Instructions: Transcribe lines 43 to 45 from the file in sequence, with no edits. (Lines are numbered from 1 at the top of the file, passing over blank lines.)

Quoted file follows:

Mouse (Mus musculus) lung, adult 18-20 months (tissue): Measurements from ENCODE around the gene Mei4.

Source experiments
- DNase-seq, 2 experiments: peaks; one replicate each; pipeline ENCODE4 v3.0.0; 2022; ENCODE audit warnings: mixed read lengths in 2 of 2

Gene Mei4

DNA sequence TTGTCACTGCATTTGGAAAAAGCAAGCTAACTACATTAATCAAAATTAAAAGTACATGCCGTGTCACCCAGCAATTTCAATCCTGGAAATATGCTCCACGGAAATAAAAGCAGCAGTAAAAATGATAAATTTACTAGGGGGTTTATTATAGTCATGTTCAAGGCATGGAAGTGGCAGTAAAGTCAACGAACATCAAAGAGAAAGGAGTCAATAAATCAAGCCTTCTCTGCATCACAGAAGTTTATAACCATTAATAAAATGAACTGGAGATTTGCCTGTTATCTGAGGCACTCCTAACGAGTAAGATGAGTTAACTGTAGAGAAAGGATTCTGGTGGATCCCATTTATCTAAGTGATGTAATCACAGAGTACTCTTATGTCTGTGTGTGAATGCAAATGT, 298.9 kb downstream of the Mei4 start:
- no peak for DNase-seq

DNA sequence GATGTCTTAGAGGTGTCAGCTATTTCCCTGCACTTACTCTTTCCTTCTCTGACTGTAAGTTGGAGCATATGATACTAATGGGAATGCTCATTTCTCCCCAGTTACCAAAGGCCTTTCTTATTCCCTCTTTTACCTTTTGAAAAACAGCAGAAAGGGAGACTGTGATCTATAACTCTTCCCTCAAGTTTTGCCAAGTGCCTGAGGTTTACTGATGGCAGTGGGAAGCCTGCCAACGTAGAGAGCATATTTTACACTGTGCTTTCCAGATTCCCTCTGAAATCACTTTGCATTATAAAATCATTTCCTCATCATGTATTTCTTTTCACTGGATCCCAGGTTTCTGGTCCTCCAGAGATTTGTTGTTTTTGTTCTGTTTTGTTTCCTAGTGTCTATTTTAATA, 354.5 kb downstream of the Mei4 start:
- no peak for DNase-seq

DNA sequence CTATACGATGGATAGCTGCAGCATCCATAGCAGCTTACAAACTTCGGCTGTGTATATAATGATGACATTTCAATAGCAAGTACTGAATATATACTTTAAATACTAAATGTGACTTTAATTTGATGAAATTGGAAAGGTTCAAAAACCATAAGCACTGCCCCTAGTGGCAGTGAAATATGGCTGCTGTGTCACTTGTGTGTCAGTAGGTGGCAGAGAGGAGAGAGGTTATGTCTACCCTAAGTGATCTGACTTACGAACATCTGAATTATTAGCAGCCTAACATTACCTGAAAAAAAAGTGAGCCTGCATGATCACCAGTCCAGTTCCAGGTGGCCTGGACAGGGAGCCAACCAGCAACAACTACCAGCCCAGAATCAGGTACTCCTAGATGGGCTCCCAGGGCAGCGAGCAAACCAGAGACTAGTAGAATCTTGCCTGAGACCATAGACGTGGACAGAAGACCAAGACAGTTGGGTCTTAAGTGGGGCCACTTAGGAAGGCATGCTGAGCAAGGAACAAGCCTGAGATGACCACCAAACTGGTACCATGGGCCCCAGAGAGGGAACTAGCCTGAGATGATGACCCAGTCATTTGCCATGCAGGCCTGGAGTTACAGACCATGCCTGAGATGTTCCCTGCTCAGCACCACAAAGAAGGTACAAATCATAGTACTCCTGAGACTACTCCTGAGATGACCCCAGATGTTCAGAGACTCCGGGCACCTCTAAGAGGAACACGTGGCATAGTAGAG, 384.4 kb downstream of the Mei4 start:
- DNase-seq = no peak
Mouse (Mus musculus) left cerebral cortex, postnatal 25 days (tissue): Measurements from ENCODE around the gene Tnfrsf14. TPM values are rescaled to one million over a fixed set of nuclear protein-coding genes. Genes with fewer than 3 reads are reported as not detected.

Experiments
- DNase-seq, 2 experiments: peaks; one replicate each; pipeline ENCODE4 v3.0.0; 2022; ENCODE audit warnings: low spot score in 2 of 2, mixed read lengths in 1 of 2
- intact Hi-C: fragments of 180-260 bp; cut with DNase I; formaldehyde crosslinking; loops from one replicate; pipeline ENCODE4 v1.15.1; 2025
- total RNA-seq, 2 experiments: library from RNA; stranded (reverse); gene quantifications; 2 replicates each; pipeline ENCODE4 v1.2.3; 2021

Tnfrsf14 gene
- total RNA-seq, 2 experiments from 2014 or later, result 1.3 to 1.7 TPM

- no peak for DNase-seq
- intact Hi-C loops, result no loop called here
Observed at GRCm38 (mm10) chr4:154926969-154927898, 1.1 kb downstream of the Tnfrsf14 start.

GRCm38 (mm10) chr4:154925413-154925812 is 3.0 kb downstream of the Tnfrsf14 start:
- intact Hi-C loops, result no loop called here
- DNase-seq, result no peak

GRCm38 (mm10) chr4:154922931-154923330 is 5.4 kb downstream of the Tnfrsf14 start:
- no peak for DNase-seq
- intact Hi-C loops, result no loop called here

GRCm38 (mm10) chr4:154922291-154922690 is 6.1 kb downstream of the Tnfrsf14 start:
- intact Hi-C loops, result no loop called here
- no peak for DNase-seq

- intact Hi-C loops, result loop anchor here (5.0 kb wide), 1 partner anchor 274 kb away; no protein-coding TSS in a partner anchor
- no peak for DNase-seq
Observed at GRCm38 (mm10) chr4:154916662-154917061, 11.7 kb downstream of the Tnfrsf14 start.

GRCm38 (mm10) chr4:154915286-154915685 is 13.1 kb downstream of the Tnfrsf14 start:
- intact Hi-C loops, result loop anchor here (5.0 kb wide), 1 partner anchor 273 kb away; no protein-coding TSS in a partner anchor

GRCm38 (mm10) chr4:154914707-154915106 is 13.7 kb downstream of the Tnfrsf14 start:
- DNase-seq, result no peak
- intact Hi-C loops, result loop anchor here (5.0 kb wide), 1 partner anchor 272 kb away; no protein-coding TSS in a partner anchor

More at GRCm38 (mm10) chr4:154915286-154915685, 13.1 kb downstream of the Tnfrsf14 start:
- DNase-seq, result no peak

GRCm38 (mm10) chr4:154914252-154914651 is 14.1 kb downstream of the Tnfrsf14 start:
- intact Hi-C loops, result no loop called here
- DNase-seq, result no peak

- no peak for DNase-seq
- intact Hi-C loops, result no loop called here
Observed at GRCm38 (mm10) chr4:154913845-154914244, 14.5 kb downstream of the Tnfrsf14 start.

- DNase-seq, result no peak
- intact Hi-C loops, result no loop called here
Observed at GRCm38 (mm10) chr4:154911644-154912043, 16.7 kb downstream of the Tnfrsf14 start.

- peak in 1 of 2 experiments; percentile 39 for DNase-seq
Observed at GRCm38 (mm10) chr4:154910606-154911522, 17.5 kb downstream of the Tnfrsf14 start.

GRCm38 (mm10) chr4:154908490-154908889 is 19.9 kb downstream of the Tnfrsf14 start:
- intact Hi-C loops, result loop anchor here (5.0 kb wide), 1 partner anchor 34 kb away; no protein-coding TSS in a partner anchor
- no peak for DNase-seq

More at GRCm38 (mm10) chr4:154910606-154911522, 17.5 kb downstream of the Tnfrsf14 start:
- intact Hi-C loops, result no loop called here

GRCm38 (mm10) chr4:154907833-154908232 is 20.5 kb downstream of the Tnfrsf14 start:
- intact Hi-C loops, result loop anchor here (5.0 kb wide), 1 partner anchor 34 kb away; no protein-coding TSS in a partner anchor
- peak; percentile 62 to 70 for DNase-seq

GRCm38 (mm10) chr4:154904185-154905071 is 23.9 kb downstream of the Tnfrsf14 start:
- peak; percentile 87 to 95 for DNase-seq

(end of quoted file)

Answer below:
- no peak for DNase-seq
- intact Hi-C loops, result no loop called here
Observed at GRCm38 (mm10) chr4:154913845-154914244, 14.5 kb downstream of the Tnfrsf14 start.